The pieces of Fitbit's (NYSE:FIT) turnaround are falling into place. The wearables company has found success with its inexpensive Versa smartwatch, selling more than 1 million units within two months of launch. And its recently announced Charge 3 fitness tracker brings enough improvements to the table to potentially return that part of the business to growth.
But those expecting Fitbit's profitability to fully recover shouldn't get their hopes up. In the past, Fitbit produced gross margins of nearly 50% and operating margins in excess of 20%. Those days are probably over for good.
The downside of smartwatches
Smartwatches accounted for 55% of Fitbit's total revenue in the second quarter, up from 30% in the first quarter. The Versa, priced at $200, drove much of this growth.
But smartwatches are a double-edged sword for Fitbit. With sales of more basic fitness trackers slumping, becoming a major player in the smartwatch market is critical for the company. But these new products aren't nearly as profitable as Fitbit's bread-and-butter trackers.
Fitbit's gross margin was 39.8% in the second quarter, down 2.4 percentage points year over year and down more than 8 percentage points from its peak in 2015. Fitbit attributed the year-over-year decline to the increasing proportion of smartwatch sales.
Fitbit CFO William Zerella emphasized in the first-quarter earnings call that the company is more focused on increasing total gross profit, not gross margin. He expects gross margin to be under pressure for the rest of the year:
But I would just say again, directionally, and we've said this in the past, we see smartwatches basically driving our gross margins down through the balance of the year. Consensus models have margins in the 40% to 41%. And we think those margins are reasonable versus our current forecast.
The smartwatch market is only becoming more competitive, which will limit what kind of prices Fitbit will be able to charge. Apple is the 800-lb. gorilla, but other companies, including Fossil and Garmin, are pushing into the smartwatch market as well. If the smartwatch market ends up anything like the smartphone market, where Apple makes a lot of money and most others struggle to turn a profit, Fitbit will have a tough time avoiding further gross margin declines.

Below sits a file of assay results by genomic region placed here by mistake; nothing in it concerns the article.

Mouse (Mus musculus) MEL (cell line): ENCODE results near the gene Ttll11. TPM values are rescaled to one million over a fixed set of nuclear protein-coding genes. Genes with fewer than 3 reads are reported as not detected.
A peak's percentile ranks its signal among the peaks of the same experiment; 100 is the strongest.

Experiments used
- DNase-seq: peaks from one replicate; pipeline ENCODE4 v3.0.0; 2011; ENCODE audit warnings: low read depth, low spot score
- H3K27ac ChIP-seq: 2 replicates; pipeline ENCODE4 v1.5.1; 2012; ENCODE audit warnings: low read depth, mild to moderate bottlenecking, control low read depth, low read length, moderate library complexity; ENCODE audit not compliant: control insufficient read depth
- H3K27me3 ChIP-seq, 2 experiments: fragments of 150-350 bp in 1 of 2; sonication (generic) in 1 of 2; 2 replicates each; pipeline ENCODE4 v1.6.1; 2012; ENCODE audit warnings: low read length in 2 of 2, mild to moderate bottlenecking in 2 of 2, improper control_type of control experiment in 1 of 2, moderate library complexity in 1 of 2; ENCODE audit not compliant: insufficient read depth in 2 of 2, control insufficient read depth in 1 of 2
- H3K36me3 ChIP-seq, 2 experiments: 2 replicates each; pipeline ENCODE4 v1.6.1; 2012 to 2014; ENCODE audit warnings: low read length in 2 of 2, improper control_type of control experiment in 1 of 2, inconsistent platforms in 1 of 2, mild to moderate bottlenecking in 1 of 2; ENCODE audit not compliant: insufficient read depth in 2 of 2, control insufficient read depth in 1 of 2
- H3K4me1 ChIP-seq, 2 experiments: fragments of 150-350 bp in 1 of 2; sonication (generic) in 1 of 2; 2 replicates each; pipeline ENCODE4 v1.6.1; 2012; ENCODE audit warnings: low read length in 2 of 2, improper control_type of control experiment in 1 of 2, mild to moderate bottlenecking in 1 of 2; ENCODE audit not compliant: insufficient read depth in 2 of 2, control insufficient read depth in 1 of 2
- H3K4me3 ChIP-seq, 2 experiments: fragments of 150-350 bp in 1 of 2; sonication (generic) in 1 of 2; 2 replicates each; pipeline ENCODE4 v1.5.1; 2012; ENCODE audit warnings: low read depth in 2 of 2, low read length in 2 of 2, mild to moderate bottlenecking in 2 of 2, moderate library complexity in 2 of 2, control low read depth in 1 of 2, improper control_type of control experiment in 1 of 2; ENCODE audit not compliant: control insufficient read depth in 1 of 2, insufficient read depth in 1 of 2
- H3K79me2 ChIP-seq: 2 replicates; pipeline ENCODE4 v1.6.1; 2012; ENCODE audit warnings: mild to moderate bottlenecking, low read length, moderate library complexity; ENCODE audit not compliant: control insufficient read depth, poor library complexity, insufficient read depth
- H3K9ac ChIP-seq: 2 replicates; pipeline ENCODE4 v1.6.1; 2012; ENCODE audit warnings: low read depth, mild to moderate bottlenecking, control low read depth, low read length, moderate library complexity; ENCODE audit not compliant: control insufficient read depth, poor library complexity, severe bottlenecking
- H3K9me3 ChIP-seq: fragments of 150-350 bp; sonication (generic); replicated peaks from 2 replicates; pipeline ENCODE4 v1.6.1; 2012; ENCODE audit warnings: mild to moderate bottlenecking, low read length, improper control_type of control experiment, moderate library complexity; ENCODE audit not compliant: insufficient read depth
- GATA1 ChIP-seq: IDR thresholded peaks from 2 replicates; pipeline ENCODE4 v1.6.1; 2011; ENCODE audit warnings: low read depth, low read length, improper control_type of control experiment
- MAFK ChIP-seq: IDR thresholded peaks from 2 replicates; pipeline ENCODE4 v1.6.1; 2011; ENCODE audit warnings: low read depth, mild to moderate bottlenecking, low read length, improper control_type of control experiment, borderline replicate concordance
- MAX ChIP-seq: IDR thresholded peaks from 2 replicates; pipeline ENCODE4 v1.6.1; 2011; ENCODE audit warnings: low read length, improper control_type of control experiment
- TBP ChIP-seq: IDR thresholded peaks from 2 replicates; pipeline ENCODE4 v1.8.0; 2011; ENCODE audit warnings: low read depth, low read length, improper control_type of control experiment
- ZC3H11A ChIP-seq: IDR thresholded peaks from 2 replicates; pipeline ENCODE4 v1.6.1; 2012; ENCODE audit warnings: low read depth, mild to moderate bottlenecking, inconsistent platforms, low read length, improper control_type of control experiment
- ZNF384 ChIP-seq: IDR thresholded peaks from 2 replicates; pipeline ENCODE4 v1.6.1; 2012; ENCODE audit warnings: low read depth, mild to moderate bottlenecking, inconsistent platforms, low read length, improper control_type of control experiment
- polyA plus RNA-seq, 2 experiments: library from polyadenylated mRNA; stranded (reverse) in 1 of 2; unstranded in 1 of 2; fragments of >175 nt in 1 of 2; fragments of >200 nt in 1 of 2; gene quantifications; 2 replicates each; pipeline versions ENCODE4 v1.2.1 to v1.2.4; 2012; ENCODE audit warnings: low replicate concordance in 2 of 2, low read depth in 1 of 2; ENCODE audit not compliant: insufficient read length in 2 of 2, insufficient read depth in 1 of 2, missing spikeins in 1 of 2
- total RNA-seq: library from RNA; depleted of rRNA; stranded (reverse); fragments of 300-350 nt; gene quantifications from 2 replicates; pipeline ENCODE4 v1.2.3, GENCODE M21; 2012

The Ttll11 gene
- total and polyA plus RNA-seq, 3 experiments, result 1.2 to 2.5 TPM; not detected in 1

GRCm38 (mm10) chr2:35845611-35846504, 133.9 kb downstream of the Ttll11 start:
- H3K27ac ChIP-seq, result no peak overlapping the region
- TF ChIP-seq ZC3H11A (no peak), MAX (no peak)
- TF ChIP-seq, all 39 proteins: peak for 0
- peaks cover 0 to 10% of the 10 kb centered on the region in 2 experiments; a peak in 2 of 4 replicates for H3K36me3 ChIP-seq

Heavy spending and fancy trackers
Another issue is spending. Developing smartwatches and other new products isn't cheap, and each new model needs to be a big enough improvement to both keep up with the competition and compel users to upgrade. Total operating expenses soared 73% in 2016 on a much smaller revenue increase. Costs have come down a bit since then, but not nearly enough to offset the decline in revenue and gross margin. Fitbit can't cut costs too much, especially in research and development, if it aims to keep up with its smartwatch competition.
During the first six months of 2018, operating expenses accounted for a whopping 76% of total revenue. That percentage should be lower for the full year, given that holiday sales are in the second half. But that's a deep hole that Fitbit needs to climb out of.
The Charge 3, which is not a true smartwatch but does have smartwatch-like features, is a significant upgrade over its predecessor. It features an OLED screen protected by Gorilla Glass 3, and it bumps the display size up by 40%. It's also water resistant up to 50 meters, a feature that was lacking in the Charge 2.
The Charge 3 goes for $150, the same price as the Charge 2. Given the new hardware features, it stands to reason that the Charge 3 will come with a lower gross margin. This is likely out of necessity -- Fitbit needs to both return its tracker business to growth and keep the price gap between the Charge 3 and the Versa big enough to avoid any cannibalization. The Charge 3 looks like it will be a successful product, but it probably won't help margins.
In its heyday, when it dominated a growing market for fitness trackers, Fitbit was wildly profitable. It had a first-mover advantage, and its brand had become synonymous with the entire product category. You didn't buy a fitness tracker, you bought a Fitbit.
Today, consumers are shifting to smartwatches, where Fitbit has no advantage. There's no good reason to expect Fitbit to be able to produce the kinds of profits it did in the past. That doesn't mean the company can't succeed, and it doesn't mean the stock can't make for a good investment. But as Fitbit's turnaround picks up steam, investors need to keep their expectations in check.